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It’s Not Your Fault

An Investment Advisor Speaks Up For Injured Investors And The Attorneys Who Represent Them

What does the investment community think of attorneys who represent investors?

It's clear that people who have been victims of bad investment advice need the services of qualified securities lawyers. Thousands of securities-industry disputes are resolved every year, and millions of dollars awarded to harmed investors. You might imagine that the investors' attorneys wouldn't have a lot of friends in the investment community.

Not necessarily true. Listen to one investment industry insider:

“People who have been taken advantage of have to understand that it's truly not their fault. They've been victims of bad advice. What investor attorneys do to help them is a necessary step in reestablishing financial security. I think any honest investment advisor would have to agree.”

The investment advisor we spoke with is an experienced portfolio manager managing millions of dollars. He applauds the professionals who help investors in these cases. Because he also serves as an expert witness in investor arbitration hearings, we won't use his name here. We will share his observations about investors who file complaints, and the lawyers who represent

“People who have been victims of mishandling by their brokers are unusually vulnerable,” said the advisor. “They've been taken advantage of–and yet, they often blame themselves. They think it's their fault, they should have been watching more carefully, should have reacted sooner when it looked as if they were losing money.

“The fact is, these people are never at fault. In the ten years I've followed arbitration proceedings, I've never once felt bad for a broker.”

According to this industry veteran, brokers who mishandle investments fall into two general categories.

“The first is brokers who know they're doing wrong. They're malicious, and they're criminals. They know they're stealing from their clients, and they don't care. As a percentage, this is a much smaller group–but they're out there.”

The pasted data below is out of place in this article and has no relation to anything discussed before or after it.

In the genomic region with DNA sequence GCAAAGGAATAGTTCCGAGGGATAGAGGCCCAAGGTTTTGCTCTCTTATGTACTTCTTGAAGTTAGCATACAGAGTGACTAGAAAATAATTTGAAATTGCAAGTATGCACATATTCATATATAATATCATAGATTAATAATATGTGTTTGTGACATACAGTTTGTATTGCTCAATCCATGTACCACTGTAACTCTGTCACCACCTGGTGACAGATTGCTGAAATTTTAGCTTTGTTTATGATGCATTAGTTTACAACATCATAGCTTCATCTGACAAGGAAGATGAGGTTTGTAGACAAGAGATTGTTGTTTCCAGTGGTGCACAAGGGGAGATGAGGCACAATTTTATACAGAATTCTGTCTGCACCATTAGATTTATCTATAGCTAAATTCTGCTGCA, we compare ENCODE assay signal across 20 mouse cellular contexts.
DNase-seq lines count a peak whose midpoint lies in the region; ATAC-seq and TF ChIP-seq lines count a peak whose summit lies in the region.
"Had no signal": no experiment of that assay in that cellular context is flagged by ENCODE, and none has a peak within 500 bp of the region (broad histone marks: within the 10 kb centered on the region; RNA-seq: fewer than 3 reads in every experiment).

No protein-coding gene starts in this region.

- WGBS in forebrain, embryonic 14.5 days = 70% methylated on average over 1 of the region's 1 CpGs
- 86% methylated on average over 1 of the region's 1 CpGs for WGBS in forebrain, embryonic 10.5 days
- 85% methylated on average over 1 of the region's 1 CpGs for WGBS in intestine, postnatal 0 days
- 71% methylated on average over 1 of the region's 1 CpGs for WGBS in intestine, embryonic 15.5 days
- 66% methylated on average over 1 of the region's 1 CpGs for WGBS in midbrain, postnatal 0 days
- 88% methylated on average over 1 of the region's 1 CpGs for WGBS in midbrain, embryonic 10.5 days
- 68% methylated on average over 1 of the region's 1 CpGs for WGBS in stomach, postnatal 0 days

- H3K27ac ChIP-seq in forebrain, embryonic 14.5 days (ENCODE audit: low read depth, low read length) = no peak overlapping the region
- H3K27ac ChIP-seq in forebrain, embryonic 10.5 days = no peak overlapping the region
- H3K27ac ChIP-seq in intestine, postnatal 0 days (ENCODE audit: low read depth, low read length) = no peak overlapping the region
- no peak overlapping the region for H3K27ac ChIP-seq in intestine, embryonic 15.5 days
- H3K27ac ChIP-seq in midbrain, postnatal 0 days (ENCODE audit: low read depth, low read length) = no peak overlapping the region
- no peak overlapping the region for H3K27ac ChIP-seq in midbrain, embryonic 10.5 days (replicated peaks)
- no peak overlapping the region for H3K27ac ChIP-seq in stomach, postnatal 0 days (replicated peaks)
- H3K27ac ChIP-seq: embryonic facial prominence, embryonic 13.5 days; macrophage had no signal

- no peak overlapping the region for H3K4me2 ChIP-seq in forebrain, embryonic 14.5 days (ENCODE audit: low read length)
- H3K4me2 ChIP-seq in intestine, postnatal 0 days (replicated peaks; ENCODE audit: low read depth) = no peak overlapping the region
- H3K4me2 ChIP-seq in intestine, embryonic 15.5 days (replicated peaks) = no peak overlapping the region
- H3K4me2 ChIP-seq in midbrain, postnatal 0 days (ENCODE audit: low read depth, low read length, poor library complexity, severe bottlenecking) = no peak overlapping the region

The larger group is simply uneducated or under informed about the needs of specific investors. “Especially when the market is hot, you have investment firms hiring lots of people whose job it is to
'go sell.' They don't get a good education, and they're not encouraged to think for themselves. They don't really know what individual investors need, so they don't know how to treat specific clients or respond to market cycles. They're not willfully misleading people. They just don't know.”

But ignorance doesn't relieve them of responsibility. “Just because they're not really prepared to be professional investment advisors doesn't mean they don't have fiduciary obligations to their clients,” he went on. “Mishandled investments, whether willful or accidental, really do hurt people, and these people need help.”

He offered advice to investors who are wary of being burned by bad investment advice: seek out fee-based investment services. “Time and time again, I see people who have lost lots of money. In almost every case, their investments advisors or their firms have put their own financial interests ahead of the interests of their clients.”

“A fee-based investment advisor can help investors guard against that. Since the advisor doesn't make any commissions from sales, they're free to help clients build exactly the right portfolio for their individual needs. And since advisor fees are based in part on the performance of those investments, the incentives are in the right place. Financial advisors should succeed when their clients succeed. That's how I think our industry should operate,” he said.

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